Did you know that for a lot of women, dieting leads to weight gain (not weight loss!)? It’s true: most people who set out to change their eating never make lasting changes – or worse, they end up increasing their overeating instead.
I know a lot of smart women who have been trying to change their eating habits forever, and I’m guessing you can relate.
You’ve tried. You’ve started a program. You’ve bought the greens. But you’ve probably had the experience of feeling like it all unraveled eventually. You got off track, or things just fizzled out.
What the heck?
I’m going to share something important here: it’s NOT your fault. It’s pretty impossible to stop overeating and emotional eating – at least the way you’re probably doing it right now.
Although we don’t know each other, I’m willing to bet that your relationship with food is complicated (to say the least).
For most of us, food has come to mean many complex and tangled things:
Food is love.
Food is a reward.
Eating with abandon is freedom or a treat.
Food is comfort.
Eating calms you.
When you’re bored, eating is something to do.
Sweets take the edge off your anger.
Sugar gives you quick energy.
That extra scoop is the way you take care of yourself.
I could go on.
We have so many habits and thoughts and reactions and feelings that have become linked to food… It’s complicated.
But wait, there’s more.
You might be functioning on too-little sleep.
Your stress level is higher than you’d like it (on many days).
You’ve got a ton of responsibilities, and your energy seems to get dispersed taking care of all of them.
Your heart is big and you tend to give a lot (with not so much left for you).
In short, you may be operating with seriously limited bandwidth.
And now, on top of all of this (did I mention that you are doing an amazing job at holding a ton of pieces together on a daily basis, getting everyone where they need to go, and making it look like you’re doing great!) – now on top of this – you want to attempt to mess with how and what you eat.
So you go on that super-strict new plan.
No more sugar for energy or chips for stress relief. No more mindless munching to cope with boredom or frustration. No more bowls of comforting ice cream at the end of a too-long day. No more “treats” on your way home from work or after you give that winning presentation.
Well, shoot. And you wonder why you often feel so deprived when you try to change the way you eat?
It’s no surprise that way too many smart women feel stuck in a cycle of starting, “failing”, wallowing in a little comfort overeating, and then starting over again on Monday.
Here’s the deal.
If you want to stop starting over and really stop overeating and emotional eating, there are a few things you’ve got to do.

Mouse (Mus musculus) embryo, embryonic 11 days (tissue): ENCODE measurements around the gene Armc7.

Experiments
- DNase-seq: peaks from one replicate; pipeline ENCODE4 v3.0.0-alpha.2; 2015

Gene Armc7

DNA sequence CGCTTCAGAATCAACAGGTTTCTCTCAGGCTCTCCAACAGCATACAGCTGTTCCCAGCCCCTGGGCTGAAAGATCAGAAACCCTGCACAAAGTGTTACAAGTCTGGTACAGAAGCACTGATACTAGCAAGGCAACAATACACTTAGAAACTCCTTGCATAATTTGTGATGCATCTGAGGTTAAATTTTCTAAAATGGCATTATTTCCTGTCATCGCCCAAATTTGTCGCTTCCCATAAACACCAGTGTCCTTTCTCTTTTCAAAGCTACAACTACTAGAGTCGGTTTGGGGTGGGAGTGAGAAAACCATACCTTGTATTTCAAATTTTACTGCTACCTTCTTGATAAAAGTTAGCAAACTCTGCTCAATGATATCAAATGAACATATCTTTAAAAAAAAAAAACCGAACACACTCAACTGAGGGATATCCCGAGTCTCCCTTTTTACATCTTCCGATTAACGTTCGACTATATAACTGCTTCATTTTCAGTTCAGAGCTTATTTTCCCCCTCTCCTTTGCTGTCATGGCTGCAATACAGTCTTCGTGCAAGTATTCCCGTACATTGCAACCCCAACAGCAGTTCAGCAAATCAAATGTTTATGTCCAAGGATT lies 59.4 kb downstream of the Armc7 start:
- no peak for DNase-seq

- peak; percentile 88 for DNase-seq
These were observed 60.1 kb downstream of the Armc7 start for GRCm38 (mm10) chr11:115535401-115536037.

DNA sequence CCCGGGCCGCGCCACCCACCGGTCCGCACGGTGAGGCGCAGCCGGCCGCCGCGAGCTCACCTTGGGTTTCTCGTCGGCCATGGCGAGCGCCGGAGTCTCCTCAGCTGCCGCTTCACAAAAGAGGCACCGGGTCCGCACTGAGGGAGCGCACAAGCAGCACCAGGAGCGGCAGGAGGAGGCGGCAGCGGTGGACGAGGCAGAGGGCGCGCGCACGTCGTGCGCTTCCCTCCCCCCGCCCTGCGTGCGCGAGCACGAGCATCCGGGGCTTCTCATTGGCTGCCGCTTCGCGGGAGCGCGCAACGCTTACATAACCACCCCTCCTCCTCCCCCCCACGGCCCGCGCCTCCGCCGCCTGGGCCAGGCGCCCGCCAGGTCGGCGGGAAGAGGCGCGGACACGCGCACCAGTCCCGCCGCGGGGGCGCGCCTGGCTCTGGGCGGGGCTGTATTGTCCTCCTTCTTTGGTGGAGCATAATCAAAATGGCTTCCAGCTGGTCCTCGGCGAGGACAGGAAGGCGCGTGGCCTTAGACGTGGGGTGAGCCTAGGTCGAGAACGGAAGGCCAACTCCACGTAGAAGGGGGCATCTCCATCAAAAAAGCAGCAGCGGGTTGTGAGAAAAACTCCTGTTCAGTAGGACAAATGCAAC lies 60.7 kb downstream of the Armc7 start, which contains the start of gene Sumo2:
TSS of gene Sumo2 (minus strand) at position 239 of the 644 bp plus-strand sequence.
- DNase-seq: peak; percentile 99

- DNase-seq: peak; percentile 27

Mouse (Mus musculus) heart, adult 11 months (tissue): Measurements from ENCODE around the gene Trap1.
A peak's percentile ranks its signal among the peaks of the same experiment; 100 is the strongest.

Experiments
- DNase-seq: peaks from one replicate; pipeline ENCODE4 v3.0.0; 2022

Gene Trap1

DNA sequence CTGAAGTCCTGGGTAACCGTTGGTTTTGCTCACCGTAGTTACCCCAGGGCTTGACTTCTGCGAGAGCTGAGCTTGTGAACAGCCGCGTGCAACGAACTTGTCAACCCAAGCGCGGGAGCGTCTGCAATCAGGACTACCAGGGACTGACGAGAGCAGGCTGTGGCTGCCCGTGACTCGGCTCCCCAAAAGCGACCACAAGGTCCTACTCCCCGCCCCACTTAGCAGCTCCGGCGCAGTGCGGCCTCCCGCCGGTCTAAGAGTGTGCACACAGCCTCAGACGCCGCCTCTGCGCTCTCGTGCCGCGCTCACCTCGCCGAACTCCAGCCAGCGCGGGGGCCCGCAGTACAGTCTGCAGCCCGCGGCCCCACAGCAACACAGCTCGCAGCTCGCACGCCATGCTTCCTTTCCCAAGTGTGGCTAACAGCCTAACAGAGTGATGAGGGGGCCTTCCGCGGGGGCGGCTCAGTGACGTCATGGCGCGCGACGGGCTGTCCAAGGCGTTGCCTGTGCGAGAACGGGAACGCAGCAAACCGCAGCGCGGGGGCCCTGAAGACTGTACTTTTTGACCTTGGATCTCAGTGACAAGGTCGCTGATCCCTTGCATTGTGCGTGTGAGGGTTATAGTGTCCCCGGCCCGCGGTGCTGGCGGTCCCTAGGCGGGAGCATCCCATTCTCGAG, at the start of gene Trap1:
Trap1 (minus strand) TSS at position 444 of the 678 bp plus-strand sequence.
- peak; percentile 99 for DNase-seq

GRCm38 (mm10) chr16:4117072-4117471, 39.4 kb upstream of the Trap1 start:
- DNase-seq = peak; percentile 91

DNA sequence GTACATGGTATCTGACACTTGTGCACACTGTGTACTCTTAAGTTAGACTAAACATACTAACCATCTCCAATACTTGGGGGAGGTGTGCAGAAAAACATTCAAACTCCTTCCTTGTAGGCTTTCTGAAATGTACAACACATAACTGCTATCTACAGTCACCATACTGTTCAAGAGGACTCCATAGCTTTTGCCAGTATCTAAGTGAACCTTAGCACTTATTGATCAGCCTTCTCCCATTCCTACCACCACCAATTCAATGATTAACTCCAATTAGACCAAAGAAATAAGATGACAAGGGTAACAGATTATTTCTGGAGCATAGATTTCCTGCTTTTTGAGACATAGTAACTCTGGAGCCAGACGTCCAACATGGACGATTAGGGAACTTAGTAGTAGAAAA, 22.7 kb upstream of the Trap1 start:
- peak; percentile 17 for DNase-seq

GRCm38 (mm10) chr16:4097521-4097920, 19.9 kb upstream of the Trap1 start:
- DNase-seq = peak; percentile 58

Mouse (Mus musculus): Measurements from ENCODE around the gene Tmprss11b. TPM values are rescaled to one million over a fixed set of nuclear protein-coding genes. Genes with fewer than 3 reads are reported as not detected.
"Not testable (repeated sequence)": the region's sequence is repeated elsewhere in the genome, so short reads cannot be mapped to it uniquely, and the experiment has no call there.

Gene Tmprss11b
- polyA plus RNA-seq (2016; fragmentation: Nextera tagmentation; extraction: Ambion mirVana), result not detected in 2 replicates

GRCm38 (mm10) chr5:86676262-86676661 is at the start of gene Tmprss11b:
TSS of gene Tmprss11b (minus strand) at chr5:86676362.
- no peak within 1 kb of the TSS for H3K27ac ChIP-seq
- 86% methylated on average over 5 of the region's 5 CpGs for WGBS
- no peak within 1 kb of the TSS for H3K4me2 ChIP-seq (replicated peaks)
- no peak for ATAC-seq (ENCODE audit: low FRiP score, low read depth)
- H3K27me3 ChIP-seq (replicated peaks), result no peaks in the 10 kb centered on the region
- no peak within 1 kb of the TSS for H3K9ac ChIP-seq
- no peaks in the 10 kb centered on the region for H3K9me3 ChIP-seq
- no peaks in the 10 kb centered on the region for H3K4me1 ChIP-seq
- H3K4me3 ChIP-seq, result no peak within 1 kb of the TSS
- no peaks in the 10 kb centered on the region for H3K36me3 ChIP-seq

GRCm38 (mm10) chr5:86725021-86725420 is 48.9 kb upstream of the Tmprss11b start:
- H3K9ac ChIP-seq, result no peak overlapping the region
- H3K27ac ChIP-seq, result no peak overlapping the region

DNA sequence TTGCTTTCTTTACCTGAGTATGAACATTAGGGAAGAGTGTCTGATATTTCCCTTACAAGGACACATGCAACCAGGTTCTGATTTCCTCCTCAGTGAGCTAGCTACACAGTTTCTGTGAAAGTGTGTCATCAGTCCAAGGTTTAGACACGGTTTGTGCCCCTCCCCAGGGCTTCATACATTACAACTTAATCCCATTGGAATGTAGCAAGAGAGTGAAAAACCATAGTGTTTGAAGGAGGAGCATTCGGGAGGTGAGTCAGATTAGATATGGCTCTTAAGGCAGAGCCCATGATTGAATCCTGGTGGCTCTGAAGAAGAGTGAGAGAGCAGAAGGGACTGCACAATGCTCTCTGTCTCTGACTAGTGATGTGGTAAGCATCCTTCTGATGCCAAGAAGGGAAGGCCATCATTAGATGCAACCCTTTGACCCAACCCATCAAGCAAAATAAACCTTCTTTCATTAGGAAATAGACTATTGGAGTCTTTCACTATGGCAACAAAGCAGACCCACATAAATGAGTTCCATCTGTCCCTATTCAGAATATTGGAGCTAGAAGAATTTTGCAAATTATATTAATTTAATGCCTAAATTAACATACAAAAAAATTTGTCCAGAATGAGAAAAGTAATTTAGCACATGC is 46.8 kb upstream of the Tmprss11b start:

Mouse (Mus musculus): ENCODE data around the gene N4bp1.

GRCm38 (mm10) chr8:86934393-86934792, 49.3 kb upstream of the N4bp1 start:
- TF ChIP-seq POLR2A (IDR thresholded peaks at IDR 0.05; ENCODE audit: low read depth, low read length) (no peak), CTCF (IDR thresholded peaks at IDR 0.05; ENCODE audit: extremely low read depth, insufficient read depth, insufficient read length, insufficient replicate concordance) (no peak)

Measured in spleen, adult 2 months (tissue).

Let’s break it down.
1. You’ve got to stop oversimplifying.
It may seem easy and obvious to “simply” focus on a new food plan for the week, but you’re actually creating a lot of stress for yourself. Food is rarely simply fuel. Your relationship with food, while unique, is quite likely as complicated as most womens’. I’m betting you have a lot of habits and thought patterns around food. You can add more greens to your plate, but if you don’t address the habits and the thought patterns, they’ll be there – waiting. And the next time you need comfort, or feel stressed, or feel exhausted and unappreciated – guess what your first thought is likely to be?
2. You’ve got to stop trying to beat the cycle and instead, focus on changing it.
This “starting over on Monday” cycle is probably familiar. As Dr. Phil might say, “How’s that working for you?”
It’s rather amazing how – when it comes to overeating – smart people seem to try the same approach over and over again. Even when it doesn’t work. You may get hooked by the misbelief that it’s your fault that you failed, and the idea that if you can just get your sh$#% together, all will be peachy. I’m betting the evidence doesn’t support that this approach is working. It’s time to do something different.
3. Stop creating plans for yourself that you know you can’t follow for more than a few days or weeks (or even years).
I know a lot of women who are masters at creating results, or losing ten pounds fast or being super-disciplined for 24 hours or 30 days. What all these women have in common is that they are incredibly frustrated by the lack of lasting, long term results they’ve been able to achieve. And over time, they’ve found it harder and harder to get started on that “starting over” plan one more time.
Do these steps sound complicated? I love making these things as simple and step-by-step as possible, and lightening things up as we do it. That’s what’s happening inside Your Missing Peace: The Coaching Club. You’re invited to join me on a four-month journey to create a path of real, lasting success. You know that complicated relationship with food and all the habits and thoughts that have gotten tangled up with why and what you eat? Let’s change that.